# K-NN from scratch

K- Nearest Neighbors is one of the most used algorithms in classification problems. implementing it from scratch is a great programming exercise and can give us a lot of insights about data processing, learning optimization, and general statistical learning insights, that’s what I’ll try to accomplish in this article and it hopefully will lead us to a second part to discuss PCA analysis.

# How it works

If you are familiar with libraries such as scikit-learn, you know how easy can be to implement a machine learning algorithm. But there’s a lot happening behind a classification or regression algorithm, and understanding the way those algorithms work is essential to build a truly efficient model that work’s properly. Also, implementing ML algorithms from scratch is the most efficient way to really learn what Artificial Intelligence is about. All right, let’s dig in.

You can find a lot of detailed explanations of the algorithm in a quick google search, but here I’ll focus on a more intuitive approach and discuss some results. So, imagine you have a dataset with a number of features and corresponding labels, and some unknown data that you wish to classify accordingly to the labels available

The image above illustrates the problem. the features of our data are their coordinates in the plane (x,y), and labels are the colors. If we introduce a new point in space, the K-Nearest Neighbours as the name says will try to classify this new point based on the distance between the neighbors of the point. the K in the name stands for the number of neighbors that the classification will be based. The gif below shows the classification process. The nearest neighbors will “vote” for the classification based on their own classes. So, if we have k = 3, and two red nearest neighbors and one blue neighbor, we get 2 votes for red and one for blue, so the new point will be classified as red, and so on. You should notice that if we are using an even value for K, we can get a tie, and this should be considered in algorithm development.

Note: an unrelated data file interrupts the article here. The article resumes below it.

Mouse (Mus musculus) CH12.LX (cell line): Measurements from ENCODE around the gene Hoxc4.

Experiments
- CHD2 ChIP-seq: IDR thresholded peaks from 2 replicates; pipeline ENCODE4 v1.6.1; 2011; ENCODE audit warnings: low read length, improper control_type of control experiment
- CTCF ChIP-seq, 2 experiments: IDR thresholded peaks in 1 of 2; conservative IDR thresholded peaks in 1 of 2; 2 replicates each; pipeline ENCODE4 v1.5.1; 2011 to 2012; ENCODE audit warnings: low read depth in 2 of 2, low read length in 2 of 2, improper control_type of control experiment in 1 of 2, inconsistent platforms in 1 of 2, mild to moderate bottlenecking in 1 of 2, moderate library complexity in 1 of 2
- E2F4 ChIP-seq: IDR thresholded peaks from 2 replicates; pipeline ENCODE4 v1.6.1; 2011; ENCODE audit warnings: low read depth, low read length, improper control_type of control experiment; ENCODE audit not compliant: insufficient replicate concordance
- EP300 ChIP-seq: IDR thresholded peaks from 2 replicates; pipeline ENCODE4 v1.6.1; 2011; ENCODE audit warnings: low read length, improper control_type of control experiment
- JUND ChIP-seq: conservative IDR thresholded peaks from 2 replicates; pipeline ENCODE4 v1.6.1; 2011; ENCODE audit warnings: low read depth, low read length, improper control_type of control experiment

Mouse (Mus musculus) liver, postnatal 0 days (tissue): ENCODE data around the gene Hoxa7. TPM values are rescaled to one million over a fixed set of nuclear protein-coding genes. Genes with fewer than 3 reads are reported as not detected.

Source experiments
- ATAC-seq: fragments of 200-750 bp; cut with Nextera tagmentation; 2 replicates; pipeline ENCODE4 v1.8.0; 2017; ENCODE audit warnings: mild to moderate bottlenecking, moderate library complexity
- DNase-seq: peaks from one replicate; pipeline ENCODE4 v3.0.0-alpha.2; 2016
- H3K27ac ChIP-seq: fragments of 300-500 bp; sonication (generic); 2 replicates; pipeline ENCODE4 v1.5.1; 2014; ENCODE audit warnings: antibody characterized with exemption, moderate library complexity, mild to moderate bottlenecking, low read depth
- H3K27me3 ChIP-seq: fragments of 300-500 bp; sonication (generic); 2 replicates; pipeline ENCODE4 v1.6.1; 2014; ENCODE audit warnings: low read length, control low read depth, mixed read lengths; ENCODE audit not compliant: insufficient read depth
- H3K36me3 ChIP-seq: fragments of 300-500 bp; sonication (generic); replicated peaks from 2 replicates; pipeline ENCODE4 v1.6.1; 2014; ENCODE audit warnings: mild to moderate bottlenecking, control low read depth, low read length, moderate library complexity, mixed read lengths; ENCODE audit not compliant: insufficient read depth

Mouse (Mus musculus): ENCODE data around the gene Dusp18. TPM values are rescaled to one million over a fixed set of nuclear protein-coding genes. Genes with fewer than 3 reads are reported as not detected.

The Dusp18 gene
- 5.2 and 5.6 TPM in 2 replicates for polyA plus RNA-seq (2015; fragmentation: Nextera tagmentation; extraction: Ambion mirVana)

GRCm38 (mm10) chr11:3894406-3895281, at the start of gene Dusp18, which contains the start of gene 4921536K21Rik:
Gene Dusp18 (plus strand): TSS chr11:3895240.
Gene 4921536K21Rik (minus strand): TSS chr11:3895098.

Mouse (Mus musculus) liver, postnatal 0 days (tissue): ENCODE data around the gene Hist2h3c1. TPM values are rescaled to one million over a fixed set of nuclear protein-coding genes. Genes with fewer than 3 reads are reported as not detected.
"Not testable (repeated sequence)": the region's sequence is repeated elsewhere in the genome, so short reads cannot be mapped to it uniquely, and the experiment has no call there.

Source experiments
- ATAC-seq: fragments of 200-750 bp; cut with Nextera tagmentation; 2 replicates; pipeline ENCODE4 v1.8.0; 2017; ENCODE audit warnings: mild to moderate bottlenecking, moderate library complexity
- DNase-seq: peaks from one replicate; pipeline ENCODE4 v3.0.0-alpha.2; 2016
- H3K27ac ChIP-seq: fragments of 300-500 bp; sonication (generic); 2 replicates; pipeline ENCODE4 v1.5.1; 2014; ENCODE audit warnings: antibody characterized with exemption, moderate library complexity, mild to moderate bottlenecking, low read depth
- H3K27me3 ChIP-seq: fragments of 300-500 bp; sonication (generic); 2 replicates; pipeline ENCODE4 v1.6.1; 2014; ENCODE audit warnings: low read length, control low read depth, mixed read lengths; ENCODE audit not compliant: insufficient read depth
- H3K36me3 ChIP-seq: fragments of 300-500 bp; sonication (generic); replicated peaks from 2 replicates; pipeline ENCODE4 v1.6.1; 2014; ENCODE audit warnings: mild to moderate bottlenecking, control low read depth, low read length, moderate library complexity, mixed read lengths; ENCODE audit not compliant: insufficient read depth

The steps for the algorithm are:

- Calculate the distance between the new instance from the known data.
- Count the classes of the K Nearest Neighbors.
- Classify the instance based on the majority of classes obtained in the previous step.

We use the Euclidean distance for step 1:

Let's go step-by-step through the code. we using mostly NumPy functions to do the job. Also, as an example, we will keep using the wine dataset to apply our algorithm.

`import numpy as np`

import pandas as pd

import matplotlib.pyplot as plt

to run our algorithm we take the Wine dataset as example. we can easily read it with scikit learn datasets library.

dataset = load_wine()X = pd.DataFrame(data['data'], columns = data['feature_names'])y = pd.DataFrame(data['target'],columns=['target'])

The X data frame looks like:

So we have points in space with 13 coordinates, which is very hard (actually impossible) to visualize, but we can still use Euclidean distance for a real space of n dimensions. We generate a new dataframe called “scaled’, with data properly standardized:

`scaled = (X - X.mean())/X.std()`